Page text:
Sunday, October 11, 2009


It seems like this week(end) everyone has been talking about clutch hitting. It's mostly in response to JC Bradbury's response to Bill James' article "Underestimating the Fog". JC seems to think that James' article is misleading. I think he does make some good points about hypothesis testing, and as he says, it's something people wrestle with in academia all the time. But, early on in statistics or critical thinking classes, you're generally taught that you can't prove something doesn't exist. It seems fairly intuitive that, given past research on the subject, it may not be a very fruitful topic to look into at this point. My thoughts are the following (as I post at Sabernomics):

"I think the problem is that to find evidence for clutch hitting (even if there is such a thing), there would have to be some sort of inefficiency in managing strategies between the two clubs. If we assume there is a clutch hitting skill, then why wouldn’t there be a clutch pitching skill (I think you allude to something of that sort in your book, JC).

If that’s the case, then both managers should be optimizing their clutch from the defensive, as well as the offensive POV. Under this assumption, the results (or statistical data) would be a wash and there shouldn’t be significant evidence in the data for clutch hitting. If a manager doesn’t put in their so-called ‘clutchy’ guy when the other manager has in their ‘clutchy’ pitcher, then he isn’t optimizing his strategy. Unfortunately, for those trying to discern a ‘clutch’ skill, the only thing that would happen by putting in the ‘clutchy’ hitter is arriving back at the expectation that we originally had for the event.

But that doesn’t necessarily mean it’s not a repeatable skill. If, for some reason, there isn’t clutch pitching, then perhaps the idea of clutch hitting would be more manageable. Even if it were the case that it exists, I can only imagine it is quite tiny and probably not of interest in payroll as Jim states above. I think this ‘fog’ is just too thick for us to really find anything, and what could be found probably isn’t all that worth finding."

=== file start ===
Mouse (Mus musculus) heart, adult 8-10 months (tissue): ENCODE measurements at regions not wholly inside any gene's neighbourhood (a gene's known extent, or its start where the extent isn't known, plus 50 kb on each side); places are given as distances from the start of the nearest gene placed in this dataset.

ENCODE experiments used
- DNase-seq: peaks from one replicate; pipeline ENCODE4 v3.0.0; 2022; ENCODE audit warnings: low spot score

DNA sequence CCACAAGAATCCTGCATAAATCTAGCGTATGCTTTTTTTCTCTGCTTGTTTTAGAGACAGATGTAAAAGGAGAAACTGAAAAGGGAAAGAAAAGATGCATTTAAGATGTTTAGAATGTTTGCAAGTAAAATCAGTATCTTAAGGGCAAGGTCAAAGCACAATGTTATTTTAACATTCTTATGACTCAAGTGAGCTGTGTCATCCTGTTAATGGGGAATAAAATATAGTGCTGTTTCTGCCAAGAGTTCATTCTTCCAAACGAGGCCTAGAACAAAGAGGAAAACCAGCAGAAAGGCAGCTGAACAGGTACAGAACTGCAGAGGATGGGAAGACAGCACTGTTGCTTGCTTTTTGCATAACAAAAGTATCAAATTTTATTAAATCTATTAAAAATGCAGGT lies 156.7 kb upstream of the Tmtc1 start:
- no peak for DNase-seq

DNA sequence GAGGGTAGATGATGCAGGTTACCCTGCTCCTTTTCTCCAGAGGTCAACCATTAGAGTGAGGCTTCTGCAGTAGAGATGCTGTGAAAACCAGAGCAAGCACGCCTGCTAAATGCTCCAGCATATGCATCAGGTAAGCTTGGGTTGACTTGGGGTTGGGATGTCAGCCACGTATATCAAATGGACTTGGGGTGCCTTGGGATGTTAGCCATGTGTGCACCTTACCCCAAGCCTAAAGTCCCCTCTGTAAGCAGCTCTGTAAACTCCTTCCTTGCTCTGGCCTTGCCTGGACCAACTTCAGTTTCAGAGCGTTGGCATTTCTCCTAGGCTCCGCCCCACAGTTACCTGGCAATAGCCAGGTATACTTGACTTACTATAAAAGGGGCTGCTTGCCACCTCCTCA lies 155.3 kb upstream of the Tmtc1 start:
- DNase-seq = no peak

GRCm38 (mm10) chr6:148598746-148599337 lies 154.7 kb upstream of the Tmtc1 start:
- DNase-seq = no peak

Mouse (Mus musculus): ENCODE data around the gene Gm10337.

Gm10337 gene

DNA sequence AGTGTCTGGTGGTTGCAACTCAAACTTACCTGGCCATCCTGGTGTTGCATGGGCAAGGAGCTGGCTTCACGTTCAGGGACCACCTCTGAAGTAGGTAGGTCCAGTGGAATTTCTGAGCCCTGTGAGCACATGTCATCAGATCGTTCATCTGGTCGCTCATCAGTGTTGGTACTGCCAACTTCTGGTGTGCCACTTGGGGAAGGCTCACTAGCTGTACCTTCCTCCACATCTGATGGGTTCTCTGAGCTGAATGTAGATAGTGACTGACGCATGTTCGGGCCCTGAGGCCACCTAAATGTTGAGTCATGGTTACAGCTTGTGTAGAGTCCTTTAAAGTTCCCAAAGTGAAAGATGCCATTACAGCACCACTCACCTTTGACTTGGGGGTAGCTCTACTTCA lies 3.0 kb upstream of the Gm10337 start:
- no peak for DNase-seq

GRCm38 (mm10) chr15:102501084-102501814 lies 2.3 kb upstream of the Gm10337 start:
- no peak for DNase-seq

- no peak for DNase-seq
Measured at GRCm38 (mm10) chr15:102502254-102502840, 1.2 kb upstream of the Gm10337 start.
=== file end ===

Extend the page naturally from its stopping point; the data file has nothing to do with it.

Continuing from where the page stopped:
The main idea here is that, if managers are acting rationally to optimize their chances of winning in clutch situations, then we aren't likely to see a difference in the way the game plays out, on average. Why shouldn't there be clutch pitching? Someone like Mariano Rivera is referred to as a clutch pitcher. The problem is he's also just plain nasty. When a manager puts in a pinch hitter because of his clutchiness, the manager on the opposite side should be doing the same thing. This should just leave us with what we expected to happen in the first place, and doesn't leave much room for detection of anything. Any edge that a manger gets from putting in a hitter he thinks is 'clutchy' would just be offset by the other manager putting in his 'clutchy' pitcher--assuming the clutch factor is a constant increase in advantage across clutch players (or close enough to that). So while we don't detect anything, it could be an important part of the in game strategy.

With that said, I don't think there's much value in searching for the clutch factor. I think some players likely don't perform quite as well under pressure, but I'm fairly convinced that they get weeded out early on. There's always immense pressure to perform at the MLB level. If you can't handle pressure, you're not likely to be in the bigs. That's not to say that at a given point, a player in MLB doesn't fail due to pressure constraints. But on average, I don't think it's going to be anything influential over the course of the season. I'd be willing to bet that being 'unclutch' is a possibility from a psychological standpoint at lower levels of play. Unfortunately, I don't think we have the data to truly analyze that, and I don't think it's ever a reason to put a hitter in that, on average, isn't as skilled as the one already at bat.

Given a clutch situation, I'd love to have Derek Jeter at the plate. He's a damn good player and if I'm faced with that situation as a manager, I want my best player out there. If I had a choice between Jeter and Pujols, Bonds or A-Rod, well I wouldn't have to ponder too much. I'll take the guys that make hitting Major Leauge pitching look like child's play.

Addendum: I forgot to add some links about the discussion. Below are some other discussions, as well as a 'quick study' over at Sabernomics that gives a quick look at the 'effect' we might be trying to find.

Quick Study at Sabernomics

Discussion at Sabermetric Research Blog

The Blook Blog's Blurb
Note: I'm not sure why Tango thinks this isn't a 'practical problem'. Of course it is. It's trying to find the optimal way to manage, which makes it extremely practical (though probably not all that useful in the end). Just because teams don't currently rely on it, doesn't mean the motivations behind trying to find it aren't 'practical'. Maybe I'm being nitpicky with semantics, but this seems to be a point that Tango is really interested in making for some reason.

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